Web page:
After years of decisions and an outcry of public votes, Canada has named its new national bird, the grey jay.
The grey jay, or whiskey jack, was voted upon by over 50 thousand people in an online poll. Other birds in the running included the common loon, the snowy owl, the Canada goose, the black-capped chickadee, the common raven, the blue jay, the atlantic puffin, the great blue heron and the pileated woodpecker.
The common loon, Ontario’s provincial bird, and the snowy owl, Quebec’s provincial bird took first and second place on the voting list. However, it was decided that since the common loon and snowy owl already hold positions as provincial birds, they should remain as such, and nothing more. The bird in fourth place, the Canada goose, was also deemed an inappropriate choice due to its large urban presence from Georgia all the way to Germany.
The grey jay is well known in the boreal forests of northern Canada, and has not only been named one of the world’s smartest birds, it is also well known to be extremely friendly and interactive with humans. Many letters and comments could be read at voting time, submitted by people very passionate about their experiences with the grey jay.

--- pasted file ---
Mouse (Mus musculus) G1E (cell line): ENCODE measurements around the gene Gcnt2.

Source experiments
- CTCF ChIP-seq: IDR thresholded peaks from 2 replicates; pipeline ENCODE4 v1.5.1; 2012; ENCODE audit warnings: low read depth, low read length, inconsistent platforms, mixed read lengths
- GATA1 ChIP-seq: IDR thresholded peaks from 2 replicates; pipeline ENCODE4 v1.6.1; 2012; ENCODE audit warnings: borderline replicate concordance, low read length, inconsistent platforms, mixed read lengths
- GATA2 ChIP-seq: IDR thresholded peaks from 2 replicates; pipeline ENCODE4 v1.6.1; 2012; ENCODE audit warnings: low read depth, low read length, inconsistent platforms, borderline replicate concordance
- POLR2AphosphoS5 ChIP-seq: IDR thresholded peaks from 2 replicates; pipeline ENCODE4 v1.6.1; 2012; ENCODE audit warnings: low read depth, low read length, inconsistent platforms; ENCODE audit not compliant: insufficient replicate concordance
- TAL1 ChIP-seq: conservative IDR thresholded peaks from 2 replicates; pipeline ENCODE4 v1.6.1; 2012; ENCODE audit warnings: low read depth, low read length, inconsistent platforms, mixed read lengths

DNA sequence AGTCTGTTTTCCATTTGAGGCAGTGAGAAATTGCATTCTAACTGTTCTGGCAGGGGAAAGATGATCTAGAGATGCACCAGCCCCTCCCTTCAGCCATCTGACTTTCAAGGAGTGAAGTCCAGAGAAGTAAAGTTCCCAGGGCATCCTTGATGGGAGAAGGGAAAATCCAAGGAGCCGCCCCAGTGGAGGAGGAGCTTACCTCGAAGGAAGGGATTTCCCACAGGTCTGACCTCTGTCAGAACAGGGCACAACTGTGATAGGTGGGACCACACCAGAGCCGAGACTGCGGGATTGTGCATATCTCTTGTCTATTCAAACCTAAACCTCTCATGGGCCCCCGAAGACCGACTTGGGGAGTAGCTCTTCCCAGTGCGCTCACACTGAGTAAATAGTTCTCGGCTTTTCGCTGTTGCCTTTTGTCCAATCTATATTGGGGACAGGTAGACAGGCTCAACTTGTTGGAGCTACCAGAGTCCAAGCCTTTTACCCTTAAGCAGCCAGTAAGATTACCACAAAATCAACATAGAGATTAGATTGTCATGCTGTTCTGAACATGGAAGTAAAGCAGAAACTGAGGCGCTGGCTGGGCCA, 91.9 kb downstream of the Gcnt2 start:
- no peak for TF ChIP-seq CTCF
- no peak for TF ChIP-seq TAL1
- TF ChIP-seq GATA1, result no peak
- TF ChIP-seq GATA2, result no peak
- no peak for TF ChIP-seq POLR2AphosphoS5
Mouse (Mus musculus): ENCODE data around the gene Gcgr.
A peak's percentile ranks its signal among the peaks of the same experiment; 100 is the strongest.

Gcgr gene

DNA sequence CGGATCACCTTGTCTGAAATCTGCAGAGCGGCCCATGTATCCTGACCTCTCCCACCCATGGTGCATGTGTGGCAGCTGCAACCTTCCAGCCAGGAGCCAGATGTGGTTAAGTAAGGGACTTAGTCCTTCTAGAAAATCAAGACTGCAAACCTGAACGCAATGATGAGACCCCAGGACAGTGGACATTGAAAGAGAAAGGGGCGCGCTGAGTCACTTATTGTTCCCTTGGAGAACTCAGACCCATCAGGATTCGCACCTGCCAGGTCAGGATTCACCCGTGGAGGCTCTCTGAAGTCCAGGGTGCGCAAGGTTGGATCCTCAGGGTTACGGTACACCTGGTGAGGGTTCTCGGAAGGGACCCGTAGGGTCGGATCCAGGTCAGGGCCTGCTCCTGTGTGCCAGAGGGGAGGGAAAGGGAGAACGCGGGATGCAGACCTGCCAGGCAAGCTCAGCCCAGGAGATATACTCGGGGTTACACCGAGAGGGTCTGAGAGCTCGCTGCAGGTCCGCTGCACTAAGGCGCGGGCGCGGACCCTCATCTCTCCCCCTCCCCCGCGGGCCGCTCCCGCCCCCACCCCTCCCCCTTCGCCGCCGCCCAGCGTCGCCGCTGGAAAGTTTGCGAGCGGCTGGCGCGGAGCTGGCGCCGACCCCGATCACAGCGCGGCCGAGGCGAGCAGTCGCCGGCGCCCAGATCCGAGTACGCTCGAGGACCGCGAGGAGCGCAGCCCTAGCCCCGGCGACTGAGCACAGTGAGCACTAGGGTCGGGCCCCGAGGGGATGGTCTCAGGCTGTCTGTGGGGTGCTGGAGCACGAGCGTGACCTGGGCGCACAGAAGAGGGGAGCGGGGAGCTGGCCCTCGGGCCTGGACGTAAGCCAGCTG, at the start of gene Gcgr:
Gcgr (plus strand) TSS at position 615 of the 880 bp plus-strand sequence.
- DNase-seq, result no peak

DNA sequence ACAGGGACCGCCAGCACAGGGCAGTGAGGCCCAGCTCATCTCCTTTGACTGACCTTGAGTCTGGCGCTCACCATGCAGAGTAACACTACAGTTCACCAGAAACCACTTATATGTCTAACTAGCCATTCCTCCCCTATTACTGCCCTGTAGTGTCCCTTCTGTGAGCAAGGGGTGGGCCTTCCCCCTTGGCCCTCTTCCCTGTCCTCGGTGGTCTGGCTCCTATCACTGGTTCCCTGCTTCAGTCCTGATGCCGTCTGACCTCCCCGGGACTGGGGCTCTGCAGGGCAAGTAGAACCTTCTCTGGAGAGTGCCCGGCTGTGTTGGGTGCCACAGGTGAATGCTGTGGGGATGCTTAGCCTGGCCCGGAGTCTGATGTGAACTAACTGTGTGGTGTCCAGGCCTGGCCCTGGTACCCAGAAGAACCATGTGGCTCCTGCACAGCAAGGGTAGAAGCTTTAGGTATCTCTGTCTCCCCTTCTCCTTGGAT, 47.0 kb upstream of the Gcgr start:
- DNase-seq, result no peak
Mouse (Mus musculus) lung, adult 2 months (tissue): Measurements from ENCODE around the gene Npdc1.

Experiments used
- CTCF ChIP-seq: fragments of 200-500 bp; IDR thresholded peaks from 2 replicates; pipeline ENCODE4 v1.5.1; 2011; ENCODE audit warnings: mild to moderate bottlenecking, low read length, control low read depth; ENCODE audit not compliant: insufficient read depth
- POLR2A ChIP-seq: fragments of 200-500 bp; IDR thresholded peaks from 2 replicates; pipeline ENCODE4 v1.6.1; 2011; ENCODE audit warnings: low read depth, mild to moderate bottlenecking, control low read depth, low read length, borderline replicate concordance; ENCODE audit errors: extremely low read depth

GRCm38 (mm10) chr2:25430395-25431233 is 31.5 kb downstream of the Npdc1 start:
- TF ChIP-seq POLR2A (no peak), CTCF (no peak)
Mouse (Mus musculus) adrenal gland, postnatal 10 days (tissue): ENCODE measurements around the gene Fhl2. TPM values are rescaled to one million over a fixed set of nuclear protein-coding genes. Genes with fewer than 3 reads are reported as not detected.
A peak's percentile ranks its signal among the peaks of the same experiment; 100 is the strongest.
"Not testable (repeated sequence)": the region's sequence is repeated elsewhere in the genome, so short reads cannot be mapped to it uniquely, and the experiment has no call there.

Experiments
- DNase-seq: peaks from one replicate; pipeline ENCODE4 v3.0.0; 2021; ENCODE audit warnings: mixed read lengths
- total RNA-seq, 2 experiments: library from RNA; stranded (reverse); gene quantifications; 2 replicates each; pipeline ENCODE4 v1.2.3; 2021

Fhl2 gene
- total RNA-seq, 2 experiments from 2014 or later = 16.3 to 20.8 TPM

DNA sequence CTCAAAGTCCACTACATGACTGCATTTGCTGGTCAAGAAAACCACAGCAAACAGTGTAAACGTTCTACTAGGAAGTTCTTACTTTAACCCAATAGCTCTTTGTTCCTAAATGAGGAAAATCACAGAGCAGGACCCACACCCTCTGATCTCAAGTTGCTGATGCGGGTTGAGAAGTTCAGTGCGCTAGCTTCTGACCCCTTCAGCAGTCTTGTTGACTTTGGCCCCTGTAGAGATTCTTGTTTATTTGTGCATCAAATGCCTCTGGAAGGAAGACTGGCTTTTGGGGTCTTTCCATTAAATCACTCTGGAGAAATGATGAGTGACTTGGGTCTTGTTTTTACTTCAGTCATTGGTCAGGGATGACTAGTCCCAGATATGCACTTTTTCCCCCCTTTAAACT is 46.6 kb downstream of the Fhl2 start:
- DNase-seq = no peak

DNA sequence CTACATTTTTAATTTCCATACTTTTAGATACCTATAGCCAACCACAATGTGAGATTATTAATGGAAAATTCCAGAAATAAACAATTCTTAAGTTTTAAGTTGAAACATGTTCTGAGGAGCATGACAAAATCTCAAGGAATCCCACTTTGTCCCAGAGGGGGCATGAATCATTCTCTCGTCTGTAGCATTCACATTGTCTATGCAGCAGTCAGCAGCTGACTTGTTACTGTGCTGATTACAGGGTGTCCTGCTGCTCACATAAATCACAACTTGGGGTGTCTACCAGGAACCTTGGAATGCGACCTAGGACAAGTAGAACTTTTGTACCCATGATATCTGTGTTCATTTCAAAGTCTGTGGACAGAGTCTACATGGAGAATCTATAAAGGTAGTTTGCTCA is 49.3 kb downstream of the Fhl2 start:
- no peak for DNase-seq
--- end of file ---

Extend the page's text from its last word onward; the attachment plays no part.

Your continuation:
This bird, roughly the size of a stellars jay, has been known to land in hiker’s hands when offered a tasty snack. It is also an extremely brave little animal, as it bears its chicks in the cold of winter. The grey jay sometimes dips down into the northern United States on vacation, but is most commonly found in evergreen and mixed evergreen-deciduous forests in the north of Canada as well as the high mountain ranges of British Columbia.
To many, this bird represents beauty, intelligence, kindness, and exclusivity/uniqueness. I believe this is why it was chosen to become Canada’s national bird, and I for one, couldn’t be happier. Being an avid birdwatcher and admirer of nature, I have observed many species of birds and the stellars jay is one of my all-time favourites. Although I have personally never seen a whiskey jack, I will be on the lookout for this national symbol the next time I pay the mountains a visit.